The gap grew to 80.5 billion shillings ($948.2 million) from 58.2 billion shillings a year earlier, the Nairobi-based Kenya National Bureau of Statistics said in a report on its website, the capital. Exports declined 4 percent to 42.9 billion shillings, while imports jumped 20 percent to 123.4 billion shillings.
Frost and poor weather has hit tea-producing areas in Kenya, which is the world’s largest exporter of the black variety of the leaves, causing output to drop 11 percent to 182,480 metric tons in the seven months through July.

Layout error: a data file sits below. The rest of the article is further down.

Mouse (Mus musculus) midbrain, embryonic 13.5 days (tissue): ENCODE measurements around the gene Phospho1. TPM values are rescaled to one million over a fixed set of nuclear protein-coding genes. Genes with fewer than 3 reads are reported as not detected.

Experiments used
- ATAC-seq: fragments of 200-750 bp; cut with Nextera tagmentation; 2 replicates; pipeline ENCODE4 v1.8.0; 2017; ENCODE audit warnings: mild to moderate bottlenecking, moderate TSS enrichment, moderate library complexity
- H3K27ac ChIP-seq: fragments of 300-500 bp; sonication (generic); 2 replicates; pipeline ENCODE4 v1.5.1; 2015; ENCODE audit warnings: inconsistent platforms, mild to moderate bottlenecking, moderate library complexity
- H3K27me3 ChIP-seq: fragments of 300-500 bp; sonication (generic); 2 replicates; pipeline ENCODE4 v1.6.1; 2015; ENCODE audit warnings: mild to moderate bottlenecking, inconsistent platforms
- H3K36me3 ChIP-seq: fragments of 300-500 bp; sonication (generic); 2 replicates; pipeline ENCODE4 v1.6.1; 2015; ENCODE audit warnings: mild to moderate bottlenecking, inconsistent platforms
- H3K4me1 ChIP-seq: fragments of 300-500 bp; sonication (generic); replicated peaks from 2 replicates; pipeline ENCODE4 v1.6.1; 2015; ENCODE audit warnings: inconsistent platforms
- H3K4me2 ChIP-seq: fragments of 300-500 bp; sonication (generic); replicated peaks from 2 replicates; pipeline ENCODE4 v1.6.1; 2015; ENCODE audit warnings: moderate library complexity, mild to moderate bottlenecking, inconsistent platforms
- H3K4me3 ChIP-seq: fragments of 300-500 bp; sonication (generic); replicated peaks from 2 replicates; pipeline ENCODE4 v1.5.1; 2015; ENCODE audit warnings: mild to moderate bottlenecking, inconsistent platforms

The volume of tea exports fell to 28,054 tons in July from 33,629 tons, earning 7.8 billion shillings, compared with 9.3 million shillings previously. Coffee shipments doubled to 5,727 tons, while horticulture sales including fresh-cut flowers such as roses increased by 21 percent to 18,655 tons, the agency said.
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